Clinical Research Papers:
Tissue specific expression of extracellular microRNA in human breast cancers and normal human breast tissue in vivo
Metrics: PDF 972 views | HTML 1326 views | ?
Annelie Abrahamsson1 and Charlotta Dabrosin1
1 Department of Oncology and Department of Clinical and Experimental Medicine, Linköping University, Linköping, Sweden
Charlotta Dabrosin, email:
Keywords: mammary gland, microdialysis, sex steroids, estrogen, tamoxifen
Received: April 08, 2015 Accepted: April 20, 2015 Published: May 08, 2015
Extracellular circulating microRNAs (miRNAs) have been suggested to be biomarkers for disease monitoring but data are inconsistent, one reason being that blood miRNA is of heterogeneous origin. Here, we sampled extracellular microRNAs locally in situ using microdialysis. Three different cohorts of women were included; postmenopausal women with ongoing breast cancer investigated within the cancer and in normal adjacent breast tissue, postmenopausal women investigated in their normal healthy breast and subcutaneous fat before and after six weeks of tamoxifen therapy, premenopausal women during the menstrual cycle. Samples were initially screened using TaqMan array cards with subsequently absolute quantification. 124 miRNA were expressed in microdialysates. After absolute quantifications extracellular miRNA-21 was found to be significantly increased in breast cancer. In addition, the levels were significantly higher in pre-menopausal breast tissue compared with postmenopausal. In breast tissue of pre-menopausal women miRNA-21 exhibited a cyclic variation during the menstrual cycle and in postmenopausal women six weeks of tamoxifen treatment decreased miRNA-21 suggesting that this miRNA may be important for breast carcinogenesis. None of these changes were found in plasma or microdialysates from subcutaneous fat. Our data revealed tissue specific changes of extracellular circulating miRNAs that would be otherwise unraveled using blood samples.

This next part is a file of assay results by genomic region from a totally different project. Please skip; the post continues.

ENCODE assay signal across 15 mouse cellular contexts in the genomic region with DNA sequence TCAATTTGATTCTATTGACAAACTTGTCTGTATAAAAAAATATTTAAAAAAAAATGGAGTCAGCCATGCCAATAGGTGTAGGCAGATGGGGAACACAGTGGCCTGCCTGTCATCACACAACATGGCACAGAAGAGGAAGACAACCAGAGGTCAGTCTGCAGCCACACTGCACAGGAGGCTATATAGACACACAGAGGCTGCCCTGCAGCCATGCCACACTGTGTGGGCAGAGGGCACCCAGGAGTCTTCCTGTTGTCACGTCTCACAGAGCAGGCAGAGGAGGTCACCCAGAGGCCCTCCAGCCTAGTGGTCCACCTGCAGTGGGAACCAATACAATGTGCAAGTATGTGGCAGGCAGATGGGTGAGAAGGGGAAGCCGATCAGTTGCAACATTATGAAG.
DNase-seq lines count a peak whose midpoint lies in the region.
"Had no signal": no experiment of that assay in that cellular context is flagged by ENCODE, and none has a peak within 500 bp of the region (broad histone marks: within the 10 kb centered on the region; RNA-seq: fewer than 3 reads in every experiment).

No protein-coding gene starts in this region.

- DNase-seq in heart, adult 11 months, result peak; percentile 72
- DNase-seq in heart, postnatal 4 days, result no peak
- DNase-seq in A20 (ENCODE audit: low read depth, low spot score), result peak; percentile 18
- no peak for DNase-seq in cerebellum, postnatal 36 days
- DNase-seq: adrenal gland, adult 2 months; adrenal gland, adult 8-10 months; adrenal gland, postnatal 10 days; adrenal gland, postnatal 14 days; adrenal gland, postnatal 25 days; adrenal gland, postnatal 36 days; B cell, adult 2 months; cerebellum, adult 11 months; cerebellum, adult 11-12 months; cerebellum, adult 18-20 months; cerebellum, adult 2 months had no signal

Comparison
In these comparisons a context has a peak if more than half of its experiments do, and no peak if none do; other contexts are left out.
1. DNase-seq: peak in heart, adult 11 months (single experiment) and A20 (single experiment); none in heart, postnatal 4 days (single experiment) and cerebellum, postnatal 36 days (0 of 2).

All site content, except where otherwise noted, is licensed under a Creative Commons Attribution 3.0 License.